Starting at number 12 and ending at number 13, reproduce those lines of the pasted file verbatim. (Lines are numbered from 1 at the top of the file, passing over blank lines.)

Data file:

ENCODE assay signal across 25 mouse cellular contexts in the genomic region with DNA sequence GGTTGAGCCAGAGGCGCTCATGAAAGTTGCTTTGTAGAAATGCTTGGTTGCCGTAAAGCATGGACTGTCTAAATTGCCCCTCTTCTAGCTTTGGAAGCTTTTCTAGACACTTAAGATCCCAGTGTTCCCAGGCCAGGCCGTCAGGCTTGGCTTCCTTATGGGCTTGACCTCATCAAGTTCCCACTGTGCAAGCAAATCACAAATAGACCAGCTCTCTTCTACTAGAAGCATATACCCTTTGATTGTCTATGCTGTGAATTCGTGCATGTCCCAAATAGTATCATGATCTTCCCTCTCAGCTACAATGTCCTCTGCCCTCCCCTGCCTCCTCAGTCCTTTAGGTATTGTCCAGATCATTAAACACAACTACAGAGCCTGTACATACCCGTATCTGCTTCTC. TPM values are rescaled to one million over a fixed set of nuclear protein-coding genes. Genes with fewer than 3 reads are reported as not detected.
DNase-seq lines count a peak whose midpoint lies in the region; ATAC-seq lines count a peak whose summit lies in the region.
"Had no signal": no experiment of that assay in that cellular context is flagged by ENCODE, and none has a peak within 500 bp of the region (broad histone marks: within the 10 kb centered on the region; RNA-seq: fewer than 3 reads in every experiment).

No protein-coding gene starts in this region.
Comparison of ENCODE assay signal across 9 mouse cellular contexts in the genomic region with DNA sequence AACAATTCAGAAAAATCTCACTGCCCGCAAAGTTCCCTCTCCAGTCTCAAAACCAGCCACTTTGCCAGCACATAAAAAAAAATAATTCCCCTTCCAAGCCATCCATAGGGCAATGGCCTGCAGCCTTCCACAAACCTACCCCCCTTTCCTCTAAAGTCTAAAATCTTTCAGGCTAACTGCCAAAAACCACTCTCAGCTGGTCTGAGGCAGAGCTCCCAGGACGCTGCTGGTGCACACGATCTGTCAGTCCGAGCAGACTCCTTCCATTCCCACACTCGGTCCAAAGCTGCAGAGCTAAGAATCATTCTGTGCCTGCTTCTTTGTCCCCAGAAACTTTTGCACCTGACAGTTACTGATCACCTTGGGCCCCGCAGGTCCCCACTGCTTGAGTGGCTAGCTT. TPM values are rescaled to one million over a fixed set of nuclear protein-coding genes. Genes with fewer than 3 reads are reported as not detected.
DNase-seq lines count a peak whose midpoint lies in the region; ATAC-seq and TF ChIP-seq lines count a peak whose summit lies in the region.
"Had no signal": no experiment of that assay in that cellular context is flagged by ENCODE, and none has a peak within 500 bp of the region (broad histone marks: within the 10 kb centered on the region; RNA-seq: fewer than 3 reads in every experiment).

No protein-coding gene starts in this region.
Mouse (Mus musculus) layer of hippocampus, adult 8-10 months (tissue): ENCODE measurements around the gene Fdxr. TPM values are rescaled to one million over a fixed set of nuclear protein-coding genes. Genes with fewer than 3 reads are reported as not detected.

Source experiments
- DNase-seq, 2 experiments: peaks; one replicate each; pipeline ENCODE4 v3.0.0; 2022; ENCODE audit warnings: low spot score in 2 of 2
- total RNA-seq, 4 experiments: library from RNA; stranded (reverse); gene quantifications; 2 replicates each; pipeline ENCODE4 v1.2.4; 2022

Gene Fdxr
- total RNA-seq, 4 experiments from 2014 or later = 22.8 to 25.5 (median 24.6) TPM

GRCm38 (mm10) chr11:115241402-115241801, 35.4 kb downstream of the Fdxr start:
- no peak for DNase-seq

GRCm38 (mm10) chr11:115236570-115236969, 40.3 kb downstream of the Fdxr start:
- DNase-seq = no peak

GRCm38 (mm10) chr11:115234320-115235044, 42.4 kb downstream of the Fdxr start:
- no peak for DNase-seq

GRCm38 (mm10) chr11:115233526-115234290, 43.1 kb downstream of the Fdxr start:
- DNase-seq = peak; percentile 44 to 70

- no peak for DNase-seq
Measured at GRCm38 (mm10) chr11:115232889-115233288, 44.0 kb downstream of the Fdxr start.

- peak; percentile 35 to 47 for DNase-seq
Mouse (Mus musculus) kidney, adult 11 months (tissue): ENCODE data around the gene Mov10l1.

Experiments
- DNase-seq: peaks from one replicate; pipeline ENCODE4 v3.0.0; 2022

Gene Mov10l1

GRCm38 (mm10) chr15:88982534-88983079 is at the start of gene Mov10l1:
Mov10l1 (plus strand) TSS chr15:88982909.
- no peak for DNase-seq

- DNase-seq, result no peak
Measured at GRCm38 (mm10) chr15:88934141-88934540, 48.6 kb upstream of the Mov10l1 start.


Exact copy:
- total RNA-seq, 4 experiments: library from RNA; stranded (reverse); gene quantifications; 2 replicates each; pipeline ENCODE4 v1.2.4; 2022

Gene Fdxr